Friday, 1 May 2009

White Rabbit, White Rabbit, White Rabbit

As usual this morning I said my traditional 'White Rabbit, White Rabbit, White Rabbit,' to bring me luck for the month. I've done this for as long as I can remember and try to make it the first thing I say on the first day of the new month. I get my superstitious bent from my mother and her family who were cockney's and my father's parents who came from a fishing community in Hull at a time when it was the premier fishing port in the UK before its decline.

"Never trust a man who, when left in a room with a tea-cosy, doesn't try it on."
Billy Connolly, comedian

Why 'White Rabbit?' Well its simply supposed to bring you luck and was first mentioned as folklore in an article in 1919 in the Westminster Gazette and there are many variants such as saying 'Black Cat' on the last night of the month and 'White Rabbit' on the first day of the month. Its origin is sadly unknown. I had to be aware that when I was a child because when something happened, my mother or grandmother would have a superstition to fit the bill, typically:
  • Right palm itches = you will receive;
  • Left palm itches = you will give;
  • Nose itches = you will get angry;
  • Ear itches = someone's talking about you;
  • Shiver = someone's walking on your grave (good to tell a young child - NOT);
  • Never walk on the cracks on the pavement or the devil will get you (this refers to the old flag stone paths of course and for years I avoided the cracks like the plague).
If I spill salt, I still throw a bit over my left shoulder for luck and this of course comes from the days when salt was so scarce and expensive, you had to ward off the devil on your shoulder who would scold you for spilling it. I NEVER walk under a ladder and that's for the very sensible precaution of preventing the person at the top of the ladder dropping something on my bonce! Very pragmatic approach, but again, the origin goes back to the ancients believing that the ladder against a wall represents the Holy Trinity (floor, ladder and wall,) and that you should never disturb the Trinity. Others believed that if you were single and walked under one, you wouldn't get married for a year.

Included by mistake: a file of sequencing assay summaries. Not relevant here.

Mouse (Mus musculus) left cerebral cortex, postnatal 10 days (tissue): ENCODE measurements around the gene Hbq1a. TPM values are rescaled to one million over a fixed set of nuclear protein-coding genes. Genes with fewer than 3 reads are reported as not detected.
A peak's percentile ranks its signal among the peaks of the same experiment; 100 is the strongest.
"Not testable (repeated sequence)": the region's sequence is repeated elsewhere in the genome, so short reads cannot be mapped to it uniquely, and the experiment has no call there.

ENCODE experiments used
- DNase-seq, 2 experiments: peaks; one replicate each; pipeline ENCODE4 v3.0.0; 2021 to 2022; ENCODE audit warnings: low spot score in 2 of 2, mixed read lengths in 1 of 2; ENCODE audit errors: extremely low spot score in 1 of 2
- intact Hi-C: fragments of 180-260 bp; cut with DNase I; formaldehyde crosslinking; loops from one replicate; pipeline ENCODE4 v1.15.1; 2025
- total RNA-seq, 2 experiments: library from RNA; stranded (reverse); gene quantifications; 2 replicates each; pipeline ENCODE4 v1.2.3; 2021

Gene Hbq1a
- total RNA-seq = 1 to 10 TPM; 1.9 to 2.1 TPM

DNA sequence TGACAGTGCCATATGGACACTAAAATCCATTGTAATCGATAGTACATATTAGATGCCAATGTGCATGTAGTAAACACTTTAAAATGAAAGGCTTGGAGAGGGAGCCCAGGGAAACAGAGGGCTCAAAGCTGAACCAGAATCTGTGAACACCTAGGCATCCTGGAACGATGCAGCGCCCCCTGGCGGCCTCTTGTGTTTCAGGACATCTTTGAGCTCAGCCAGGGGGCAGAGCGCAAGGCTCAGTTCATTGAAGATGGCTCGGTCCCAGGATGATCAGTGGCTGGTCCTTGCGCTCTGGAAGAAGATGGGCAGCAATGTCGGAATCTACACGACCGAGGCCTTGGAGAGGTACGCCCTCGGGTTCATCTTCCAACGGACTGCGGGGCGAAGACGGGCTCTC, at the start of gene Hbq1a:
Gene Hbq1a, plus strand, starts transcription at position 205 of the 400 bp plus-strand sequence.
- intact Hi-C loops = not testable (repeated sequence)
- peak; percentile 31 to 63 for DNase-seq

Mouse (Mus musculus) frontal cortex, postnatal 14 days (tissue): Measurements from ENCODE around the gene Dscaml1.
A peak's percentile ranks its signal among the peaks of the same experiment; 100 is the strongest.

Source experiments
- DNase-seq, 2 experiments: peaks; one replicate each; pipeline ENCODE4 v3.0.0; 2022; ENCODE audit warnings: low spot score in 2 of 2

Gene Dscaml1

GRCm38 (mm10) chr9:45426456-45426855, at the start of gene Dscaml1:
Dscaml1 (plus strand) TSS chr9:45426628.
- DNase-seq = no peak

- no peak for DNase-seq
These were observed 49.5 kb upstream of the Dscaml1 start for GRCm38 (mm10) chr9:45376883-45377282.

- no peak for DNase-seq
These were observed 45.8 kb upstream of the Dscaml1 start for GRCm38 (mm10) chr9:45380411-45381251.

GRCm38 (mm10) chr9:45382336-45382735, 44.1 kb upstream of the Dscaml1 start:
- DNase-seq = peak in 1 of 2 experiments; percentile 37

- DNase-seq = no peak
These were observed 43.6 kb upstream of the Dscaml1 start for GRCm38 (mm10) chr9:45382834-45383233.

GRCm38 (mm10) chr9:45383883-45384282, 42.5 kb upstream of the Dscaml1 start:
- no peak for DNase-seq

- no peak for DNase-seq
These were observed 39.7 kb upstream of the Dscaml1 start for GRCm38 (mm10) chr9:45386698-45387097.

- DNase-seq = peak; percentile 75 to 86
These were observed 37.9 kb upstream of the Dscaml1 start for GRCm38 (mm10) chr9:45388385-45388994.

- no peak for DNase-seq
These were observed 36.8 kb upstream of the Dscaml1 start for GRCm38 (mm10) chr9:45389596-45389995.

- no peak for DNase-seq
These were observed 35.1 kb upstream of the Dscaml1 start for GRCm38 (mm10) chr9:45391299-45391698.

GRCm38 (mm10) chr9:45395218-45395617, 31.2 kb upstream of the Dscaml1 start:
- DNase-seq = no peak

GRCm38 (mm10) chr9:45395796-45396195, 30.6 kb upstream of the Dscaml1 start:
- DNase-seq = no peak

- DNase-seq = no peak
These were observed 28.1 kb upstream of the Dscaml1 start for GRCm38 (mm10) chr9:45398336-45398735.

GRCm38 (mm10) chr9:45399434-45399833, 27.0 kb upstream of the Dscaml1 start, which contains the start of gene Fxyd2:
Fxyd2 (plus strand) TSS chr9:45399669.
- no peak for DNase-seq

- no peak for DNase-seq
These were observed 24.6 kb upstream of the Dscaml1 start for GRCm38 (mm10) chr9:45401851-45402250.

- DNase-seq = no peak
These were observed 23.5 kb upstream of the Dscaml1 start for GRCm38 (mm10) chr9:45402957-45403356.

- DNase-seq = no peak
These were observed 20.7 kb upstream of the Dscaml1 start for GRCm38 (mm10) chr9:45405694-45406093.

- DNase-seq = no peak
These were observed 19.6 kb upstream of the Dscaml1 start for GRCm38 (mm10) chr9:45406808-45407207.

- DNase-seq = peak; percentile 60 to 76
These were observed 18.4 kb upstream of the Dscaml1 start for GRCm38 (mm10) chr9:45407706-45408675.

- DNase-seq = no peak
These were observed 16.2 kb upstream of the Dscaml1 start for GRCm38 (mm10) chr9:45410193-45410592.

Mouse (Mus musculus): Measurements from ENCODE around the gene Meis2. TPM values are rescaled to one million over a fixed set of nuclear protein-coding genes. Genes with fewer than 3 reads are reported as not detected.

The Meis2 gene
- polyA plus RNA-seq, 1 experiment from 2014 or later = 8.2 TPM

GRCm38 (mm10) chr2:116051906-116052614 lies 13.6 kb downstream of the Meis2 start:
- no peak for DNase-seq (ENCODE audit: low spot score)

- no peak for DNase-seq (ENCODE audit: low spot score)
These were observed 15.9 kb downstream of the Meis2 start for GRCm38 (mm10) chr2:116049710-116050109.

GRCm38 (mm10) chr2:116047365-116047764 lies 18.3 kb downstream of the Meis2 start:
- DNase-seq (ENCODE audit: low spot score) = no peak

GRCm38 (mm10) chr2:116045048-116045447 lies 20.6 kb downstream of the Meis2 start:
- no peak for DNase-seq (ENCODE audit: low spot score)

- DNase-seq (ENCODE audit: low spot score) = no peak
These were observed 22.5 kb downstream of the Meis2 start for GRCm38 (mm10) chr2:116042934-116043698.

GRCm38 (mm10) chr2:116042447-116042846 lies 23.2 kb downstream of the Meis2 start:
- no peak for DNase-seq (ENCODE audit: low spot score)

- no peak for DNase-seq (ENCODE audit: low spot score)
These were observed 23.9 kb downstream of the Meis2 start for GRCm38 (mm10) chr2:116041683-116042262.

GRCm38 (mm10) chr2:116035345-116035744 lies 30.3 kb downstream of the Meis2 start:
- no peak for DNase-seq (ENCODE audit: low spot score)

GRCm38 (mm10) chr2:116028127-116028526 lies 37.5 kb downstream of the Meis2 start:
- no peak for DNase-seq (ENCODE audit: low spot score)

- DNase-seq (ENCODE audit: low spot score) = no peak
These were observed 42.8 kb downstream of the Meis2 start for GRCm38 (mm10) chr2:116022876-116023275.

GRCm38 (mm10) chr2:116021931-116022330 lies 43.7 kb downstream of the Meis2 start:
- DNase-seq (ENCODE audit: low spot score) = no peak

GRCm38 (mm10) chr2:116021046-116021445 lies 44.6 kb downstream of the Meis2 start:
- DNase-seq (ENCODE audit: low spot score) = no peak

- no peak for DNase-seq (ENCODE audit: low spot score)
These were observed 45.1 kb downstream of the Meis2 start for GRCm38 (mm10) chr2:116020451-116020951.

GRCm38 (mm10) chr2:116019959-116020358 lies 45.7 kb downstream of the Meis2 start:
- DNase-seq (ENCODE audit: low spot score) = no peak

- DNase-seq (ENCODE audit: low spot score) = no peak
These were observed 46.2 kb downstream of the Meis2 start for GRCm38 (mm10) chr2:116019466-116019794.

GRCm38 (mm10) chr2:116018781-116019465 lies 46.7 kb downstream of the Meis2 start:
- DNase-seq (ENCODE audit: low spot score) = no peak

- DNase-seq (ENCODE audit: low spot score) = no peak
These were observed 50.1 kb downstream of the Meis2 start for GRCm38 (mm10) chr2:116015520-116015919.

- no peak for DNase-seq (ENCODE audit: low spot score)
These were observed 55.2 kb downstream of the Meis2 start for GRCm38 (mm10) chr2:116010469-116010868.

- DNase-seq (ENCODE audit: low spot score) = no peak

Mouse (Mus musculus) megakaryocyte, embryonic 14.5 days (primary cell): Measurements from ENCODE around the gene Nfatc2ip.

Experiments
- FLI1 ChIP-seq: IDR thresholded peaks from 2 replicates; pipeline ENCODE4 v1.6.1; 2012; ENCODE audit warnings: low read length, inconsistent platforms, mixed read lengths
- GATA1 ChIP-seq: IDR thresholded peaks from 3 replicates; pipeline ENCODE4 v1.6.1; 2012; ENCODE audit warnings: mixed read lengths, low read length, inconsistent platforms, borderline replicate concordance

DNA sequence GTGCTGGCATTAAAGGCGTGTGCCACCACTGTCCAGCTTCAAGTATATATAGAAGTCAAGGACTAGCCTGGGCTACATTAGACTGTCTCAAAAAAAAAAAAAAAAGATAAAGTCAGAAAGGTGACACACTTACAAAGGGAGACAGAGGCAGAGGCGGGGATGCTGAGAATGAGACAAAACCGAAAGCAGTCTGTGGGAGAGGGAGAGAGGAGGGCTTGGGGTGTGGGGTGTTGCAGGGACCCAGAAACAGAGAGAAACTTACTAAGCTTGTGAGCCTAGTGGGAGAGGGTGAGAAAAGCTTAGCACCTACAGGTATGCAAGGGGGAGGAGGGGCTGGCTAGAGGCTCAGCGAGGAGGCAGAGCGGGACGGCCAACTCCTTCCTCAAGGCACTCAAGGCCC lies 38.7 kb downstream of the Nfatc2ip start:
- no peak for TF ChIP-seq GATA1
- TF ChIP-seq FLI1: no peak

The one my mother used to get really irate about was if anyone put their shoes on the table. I can understand of course it is unhygienic but the reality is that they represented the boots of a hanged man (off the floor where they belong!) Only this month, I was walking down the corridor at work and one of my shoes squeaked because it was about worn out and someone said to me, "Haven't you paid for the shoes yet?" I thought they were cracking up - but when I looked it up - that's what they used to say - if they squeaked, you hadn't paid the boot maker and it was his way of cursing you. From the fishing fraternity point of view, if one of the fisherman's boots had fallen over on a night time, he was unlikely to go out fishing the next day for fear of a disaster happening.

Now this is the strange thing, I really don't like Friday the thirteenth - but for a reason. Some horrible things have happened to me, like my car was written off by a bus (while it was parked) and my garage fell down in a storm and all on Friday the thirteenth. I once took the day off and spent it in bed just to make sure nothing would happen. Fortunately the house didn't burn down or something equally as nasty while I was in my jim-jams. I suppose the origins, although somewhat obscure have their history with Judas Iscariot being the thirteenth person present at Lord's table at the last supper.

There are so many others that still affect me: I'm still uncomfortable with a black cat crossing in front of me (bad omen); I NEVER knowingly step on a grave; I ALWAYS say 'bless you' to someone who sneezes be they friend or stranger (expelling the devil); I genuinely hate passing someone on any stairs, no matter how long or how wide (don't know why although I once heard that if the other person you were passing was female, she would become pregnant!); I ALWAYS leave a house by the same door by which I entered (whether I sit down or not); and scissors must always be left closed but probably more for the practical reason that if you don't, you might cut or stab yourself.

Well there we are, daft old bat that I am - still superstitious, but it's in the bones now.

My aunt died at precisely 10:47 a.m., and the old grandfather clock stopped at precisely the same moment in time - it fell on her."
Paul Merton, comedian

Have a great long weekend (Bank Holiday in the UK)!

Chat soon


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